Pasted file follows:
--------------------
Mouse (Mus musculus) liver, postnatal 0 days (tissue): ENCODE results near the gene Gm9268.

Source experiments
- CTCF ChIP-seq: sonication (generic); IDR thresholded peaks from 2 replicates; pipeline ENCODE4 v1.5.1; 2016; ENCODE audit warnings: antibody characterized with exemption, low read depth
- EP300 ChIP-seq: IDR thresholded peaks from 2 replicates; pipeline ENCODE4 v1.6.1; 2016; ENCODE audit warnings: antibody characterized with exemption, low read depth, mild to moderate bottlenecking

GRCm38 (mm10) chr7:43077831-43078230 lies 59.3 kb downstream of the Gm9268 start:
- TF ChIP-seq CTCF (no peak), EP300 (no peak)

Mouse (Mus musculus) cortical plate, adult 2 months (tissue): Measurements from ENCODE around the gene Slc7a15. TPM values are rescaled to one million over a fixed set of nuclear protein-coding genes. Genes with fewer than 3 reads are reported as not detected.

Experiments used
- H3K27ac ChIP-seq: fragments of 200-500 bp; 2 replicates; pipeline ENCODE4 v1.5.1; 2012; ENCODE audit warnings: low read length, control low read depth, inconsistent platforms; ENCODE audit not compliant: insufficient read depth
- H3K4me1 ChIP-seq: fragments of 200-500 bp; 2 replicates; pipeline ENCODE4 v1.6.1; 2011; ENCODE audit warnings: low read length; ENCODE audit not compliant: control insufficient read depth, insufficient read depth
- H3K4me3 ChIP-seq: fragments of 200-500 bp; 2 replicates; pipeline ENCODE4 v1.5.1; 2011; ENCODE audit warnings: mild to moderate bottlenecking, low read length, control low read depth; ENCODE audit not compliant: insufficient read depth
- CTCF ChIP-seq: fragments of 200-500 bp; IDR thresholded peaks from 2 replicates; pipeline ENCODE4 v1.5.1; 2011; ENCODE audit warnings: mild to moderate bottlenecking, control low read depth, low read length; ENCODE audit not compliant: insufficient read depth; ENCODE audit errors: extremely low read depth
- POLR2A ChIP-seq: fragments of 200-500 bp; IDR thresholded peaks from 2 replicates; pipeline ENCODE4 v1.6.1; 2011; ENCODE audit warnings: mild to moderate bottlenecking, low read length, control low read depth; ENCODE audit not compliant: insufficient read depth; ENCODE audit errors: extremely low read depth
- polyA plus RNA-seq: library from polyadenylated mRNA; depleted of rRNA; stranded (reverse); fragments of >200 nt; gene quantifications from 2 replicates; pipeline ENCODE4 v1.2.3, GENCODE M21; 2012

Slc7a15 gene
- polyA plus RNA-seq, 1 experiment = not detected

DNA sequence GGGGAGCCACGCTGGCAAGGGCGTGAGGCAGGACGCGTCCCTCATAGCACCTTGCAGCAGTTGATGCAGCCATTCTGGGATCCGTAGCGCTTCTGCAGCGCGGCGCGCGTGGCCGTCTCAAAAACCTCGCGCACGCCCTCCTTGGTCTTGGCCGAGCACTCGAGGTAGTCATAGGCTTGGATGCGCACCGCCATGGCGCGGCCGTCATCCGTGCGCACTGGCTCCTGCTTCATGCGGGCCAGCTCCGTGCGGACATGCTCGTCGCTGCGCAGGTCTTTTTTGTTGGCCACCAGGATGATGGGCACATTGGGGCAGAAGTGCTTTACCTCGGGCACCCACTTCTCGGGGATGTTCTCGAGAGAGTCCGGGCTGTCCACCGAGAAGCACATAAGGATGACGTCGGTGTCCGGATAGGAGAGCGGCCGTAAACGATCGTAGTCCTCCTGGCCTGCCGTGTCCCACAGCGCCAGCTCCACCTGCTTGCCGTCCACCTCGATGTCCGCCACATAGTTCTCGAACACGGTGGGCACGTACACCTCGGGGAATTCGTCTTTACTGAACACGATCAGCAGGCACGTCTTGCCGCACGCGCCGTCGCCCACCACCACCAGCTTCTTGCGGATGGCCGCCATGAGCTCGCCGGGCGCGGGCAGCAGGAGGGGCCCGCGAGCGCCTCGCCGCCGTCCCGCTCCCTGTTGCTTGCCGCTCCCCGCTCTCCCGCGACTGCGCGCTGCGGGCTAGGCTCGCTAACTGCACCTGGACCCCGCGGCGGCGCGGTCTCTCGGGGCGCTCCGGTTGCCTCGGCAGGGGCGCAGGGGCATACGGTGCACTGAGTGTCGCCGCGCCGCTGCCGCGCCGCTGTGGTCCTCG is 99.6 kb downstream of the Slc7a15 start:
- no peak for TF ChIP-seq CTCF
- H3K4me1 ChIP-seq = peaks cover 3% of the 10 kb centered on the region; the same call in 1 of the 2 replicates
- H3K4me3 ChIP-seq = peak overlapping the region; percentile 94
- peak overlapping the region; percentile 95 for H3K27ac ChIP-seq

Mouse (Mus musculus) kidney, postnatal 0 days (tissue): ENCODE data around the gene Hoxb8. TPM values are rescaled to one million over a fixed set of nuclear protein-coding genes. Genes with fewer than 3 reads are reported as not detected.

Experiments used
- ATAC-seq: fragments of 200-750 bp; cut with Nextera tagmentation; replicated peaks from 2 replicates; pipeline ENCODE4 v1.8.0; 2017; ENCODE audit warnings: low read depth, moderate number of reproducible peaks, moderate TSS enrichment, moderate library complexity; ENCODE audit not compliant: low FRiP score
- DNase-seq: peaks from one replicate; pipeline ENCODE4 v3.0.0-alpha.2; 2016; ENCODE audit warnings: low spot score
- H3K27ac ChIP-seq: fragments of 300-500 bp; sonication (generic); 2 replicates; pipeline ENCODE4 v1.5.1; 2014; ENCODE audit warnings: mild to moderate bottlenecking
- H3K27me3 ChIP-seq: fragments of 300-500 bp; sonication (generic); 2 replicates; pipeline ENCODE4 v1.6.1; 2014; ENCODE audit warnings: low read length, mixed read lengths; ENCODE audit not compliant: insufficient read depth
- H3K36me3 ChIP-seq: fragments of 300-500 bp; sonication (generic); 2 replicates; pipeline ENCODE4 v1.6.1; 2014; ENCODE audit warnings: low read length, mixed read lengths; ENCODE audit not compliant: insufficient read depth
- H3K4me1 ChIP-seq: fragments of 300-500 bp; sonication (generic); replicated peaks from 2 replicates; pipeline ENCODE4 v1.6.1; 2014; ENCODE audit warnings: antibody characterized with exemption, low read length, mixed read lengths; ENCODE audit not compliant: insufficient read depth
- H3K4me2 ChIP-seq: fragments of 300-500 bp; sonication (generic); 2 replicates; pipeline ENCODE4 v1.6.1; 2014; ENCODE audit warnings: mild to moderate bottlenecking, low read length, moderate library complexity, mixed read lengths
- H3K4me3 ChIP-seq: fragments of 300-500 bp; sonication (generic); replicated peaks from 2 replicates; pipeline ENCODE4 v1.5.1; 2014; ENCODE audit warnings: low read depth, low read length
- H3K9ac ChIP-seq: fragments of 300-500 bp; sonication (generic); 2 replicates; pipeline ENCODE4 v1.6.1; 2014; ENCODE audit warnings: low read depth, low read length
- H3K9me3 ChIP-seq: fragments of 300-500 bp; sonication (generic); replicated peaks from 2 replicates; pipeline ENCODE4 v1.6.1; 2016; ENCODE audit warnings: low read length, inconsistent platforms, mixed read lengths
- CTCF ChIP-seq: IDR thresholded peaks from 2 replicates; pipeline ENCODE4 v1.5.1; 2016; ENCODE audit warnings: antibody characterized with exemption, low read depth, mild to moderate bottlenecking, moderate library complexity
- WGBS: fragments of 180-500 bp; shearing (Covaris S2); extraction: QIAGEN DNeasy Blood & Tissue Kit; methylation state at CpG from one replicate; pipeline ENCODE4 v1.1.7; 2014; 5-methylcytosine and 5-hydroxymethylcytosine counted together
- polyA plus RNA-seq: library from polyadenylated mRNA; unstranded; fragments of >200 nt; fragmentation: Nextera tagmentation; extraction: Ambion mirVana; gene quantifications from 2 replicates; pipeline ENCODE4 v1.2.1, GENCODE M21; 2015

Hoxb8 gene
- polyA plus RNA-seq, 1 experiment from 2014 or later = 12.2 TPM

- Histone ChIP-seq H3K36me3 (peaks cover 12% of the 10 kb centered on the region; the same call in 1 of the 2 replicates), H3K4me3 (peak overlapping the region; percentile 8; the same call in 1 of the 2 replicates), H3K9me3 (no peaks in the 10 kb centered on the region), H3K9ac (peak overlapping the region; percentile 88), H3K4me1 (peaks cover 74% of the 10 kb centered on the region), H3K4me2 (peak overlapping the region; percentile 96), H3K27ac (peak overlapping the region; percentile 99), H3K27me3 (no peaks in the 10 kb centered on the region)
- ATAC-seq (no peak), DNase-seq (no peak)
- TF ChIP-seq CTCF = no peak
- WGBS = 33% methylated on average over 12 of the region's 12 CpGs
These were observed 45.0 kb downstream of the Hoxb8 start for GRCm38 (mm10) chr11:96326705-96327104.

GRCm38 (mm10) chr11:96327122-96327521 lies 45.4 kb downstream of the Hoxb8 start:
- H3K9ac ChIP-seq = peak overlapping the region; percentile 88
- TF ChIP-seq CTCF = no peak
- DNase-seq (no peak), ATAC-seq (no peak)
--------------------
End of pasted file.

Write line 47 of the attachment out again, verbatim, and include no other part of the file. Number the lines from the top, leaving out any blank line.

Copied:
- DNase-seq (no peak), ATAC-seq (no peak)